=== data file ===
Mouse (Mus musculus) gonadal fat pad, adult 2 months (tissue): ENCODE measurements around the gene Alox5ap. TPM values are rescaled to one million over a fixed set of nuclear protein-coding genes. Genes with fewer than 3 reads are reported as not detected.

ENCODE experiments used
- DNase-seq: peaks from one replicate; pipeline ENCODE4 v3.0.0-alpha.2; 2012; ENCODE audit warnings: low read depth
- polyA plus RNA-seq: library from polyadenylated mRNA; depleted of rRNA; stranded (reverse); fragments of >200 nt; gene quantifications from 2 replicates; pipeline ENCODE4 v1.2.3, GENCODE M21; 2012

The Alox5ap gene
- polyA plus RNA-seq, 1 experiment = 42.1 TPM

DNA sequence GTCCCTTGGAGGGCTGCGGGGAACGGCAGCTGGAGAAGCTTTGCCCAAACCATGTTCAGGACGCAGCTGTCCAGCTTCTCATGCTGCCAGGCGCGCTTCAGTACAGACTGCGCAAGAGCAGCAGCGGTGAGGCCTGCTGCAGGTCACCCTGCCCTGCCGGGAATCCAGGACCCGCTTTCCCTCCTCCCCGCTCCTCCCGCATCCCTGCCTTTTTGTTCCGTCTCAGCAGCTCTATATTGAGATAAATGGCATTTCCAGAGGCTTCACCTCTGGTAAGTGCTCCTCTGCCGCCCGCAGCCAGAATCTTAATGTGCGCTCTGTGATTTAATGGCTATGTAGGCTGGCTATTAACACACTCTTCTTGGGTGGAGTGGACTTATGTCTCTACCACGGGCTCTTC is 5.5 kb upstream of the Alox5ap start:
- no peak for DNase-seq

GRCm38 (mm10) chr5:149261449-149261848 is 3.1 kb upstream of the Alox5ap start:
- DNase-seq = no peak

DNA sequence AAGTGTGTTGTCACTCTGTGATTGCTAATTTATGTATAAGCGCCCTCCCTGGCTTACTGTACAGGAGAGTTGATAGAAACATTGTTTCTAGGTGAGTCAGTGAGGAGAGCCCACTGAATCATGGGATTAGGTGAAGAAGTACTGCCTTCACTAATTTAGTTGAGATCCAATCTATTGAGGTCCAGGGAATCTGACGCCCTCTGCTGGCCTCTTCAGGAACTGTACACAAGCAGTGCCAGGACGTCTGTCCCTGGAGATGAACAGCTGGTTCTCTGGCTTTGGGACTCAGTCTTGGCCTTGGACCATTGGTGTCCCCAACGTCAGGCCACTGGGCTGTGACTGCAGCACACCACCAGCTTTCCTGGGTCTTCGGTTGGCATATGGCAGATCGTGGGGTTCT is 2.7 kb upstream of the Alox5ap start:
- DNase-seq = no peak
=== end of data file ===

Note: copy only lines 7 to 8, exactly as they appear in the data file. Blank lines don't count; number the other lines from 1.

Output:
DNA sequence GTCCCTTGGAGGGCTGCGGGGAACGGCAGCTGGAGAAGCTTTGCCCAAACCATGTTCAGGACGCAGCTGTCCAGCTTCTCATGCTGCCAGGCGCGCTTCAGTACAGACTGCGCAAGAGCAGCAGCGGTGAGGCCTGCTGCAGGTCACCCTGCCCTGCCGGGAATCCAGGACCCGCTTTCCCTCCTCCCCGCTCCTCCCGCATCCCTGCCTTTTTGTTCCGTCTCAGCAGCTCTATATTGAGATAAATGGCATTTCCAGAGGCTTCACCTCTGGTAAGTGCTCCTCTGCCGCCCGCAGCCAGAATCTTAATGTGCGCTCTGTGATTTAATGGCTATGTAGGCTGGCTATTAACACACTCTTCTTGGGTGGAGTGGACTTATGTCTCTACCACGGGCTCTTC is 5.5 kb upstream of the Alox5ap start:
- no peak for DNase-seq